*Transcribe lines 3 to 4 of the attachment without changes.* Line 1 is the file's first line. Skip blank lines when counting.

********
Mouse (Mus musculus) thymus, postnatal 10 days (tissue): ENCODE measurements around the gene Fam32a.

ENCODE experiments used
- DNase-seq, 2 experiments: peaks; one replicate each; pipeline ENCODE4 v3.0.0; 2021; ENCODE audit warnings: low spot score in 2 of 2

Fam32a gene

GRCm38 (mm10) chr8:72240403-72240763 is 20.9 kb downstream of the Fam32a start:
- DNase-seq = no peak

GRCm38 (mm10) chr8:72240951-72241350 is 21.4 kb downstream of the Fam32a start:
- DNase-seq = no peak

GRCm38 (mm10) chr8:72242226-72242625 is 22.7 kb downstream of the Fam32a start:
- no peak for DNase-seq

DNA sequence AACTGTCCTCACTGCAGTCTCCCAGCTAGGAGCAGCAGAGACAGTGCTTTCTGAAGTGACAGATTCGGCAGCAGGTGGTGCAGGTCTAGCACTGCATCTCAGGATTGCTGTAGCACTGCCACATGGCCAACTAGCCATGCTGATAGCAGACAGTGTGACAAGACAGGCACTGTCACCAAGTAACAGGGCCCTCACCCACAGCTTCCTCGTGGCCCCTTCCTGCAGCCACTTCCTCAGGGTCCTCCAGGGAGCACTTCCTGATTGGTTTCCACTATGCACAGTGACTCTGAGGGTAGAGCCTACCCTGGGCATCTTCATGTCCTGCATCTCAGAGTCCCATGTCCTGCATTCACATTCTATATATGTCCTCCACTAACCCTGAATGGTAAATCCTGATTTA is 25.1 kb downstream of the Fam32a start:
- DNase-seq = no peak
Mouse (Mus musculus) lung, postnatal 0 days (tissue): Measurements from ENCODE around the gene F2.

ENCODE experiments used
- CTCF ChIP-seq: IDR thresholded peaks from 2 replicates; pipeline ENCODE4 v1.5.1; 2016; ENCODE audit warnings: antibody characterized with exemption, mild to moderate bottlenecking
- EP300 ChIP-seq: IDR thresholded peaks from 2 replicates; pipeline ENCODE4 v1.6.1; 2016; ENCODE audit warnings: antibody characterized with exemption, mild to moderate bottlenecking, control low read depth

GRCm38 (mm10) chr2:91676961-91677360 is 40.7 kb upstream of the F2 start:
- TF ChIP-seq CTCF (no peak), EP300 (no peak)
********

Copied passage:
- DNase-seq, 2 experiments: peaks; one replicate each; pipeline ENCODE4 v3.0.0; 2021; ENCODE audit warnings: low spot score in 2 of 2

Fam32a gene